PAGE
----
04/17/10, 10:30AM ET -- NOTHING'S MOVING
You have probably figured out that virtually nothing is moving to/from/through Northern Europe today. Worse, most of the weekend has been cancelled. Worst of all, if you expect to fly to, from or through most of Europe next week, my best advice is to cancel. Each day this volcanic ash situation continues, it's harder for the airlines to resume schedules and clear their backlog of already-stranded passengers. So, if you can, try to avoid traveling to or from or through Northern Europe.

Meanwhile, here's the current reality:
   + Virtually all of Britain's airspace is closed until at least 7 a.m. local time tomorrow. That includes all London airports. Some airports in Northern Ireland and Scotland are open, but there are few flights. British Airways has already cancelled all of its short-haul schedule tomorrow.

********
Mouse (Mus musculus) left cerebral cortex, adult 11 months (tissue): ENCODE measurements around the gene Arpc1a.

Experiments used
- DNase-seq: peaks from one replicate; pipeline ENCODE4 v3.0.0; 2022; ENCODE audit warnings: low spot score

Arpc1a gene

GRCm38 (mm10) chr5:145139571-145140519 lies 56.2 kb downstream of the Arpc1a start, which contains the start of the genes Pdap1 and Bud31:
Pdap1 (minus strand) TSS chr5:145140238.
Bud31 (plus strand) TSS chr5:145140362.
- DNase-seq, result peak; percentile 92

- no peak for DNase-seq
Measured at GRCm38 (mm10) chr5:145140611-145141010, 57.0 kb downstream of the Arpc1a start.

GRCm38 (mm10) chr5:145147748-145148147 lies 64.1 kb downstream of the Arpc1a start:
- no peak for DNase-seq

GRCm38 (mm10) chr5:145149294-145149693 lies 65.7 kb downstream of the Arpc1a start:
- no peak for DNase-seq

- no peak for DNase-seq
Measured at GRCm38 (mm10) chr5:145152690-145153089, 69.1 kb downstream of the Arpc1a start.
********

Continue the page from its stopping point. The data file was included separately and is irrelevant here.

+ Airports in Northern France, including all Paris airports, will be closed until at least 6 a.m. local time on Monday, April 19.
   + Most German airports are closed indefinitely. Lufthansa has cancelled all flights worldwide until 2 p.m. German time on Sunday, April 18.
   + Scandinavian airspace is closed at least through tomorrow (April 18) and SAS has cancelled all of its flights. A few airports in far northern Norway are open, but only for domestic flights.

If you're not yet on the road, don't expect to be. I KNOW that is a real hardship for some of you, but it's better to proactively push your travel back than risk chaos next week. If you're stuck somewhere, make the best of your situation.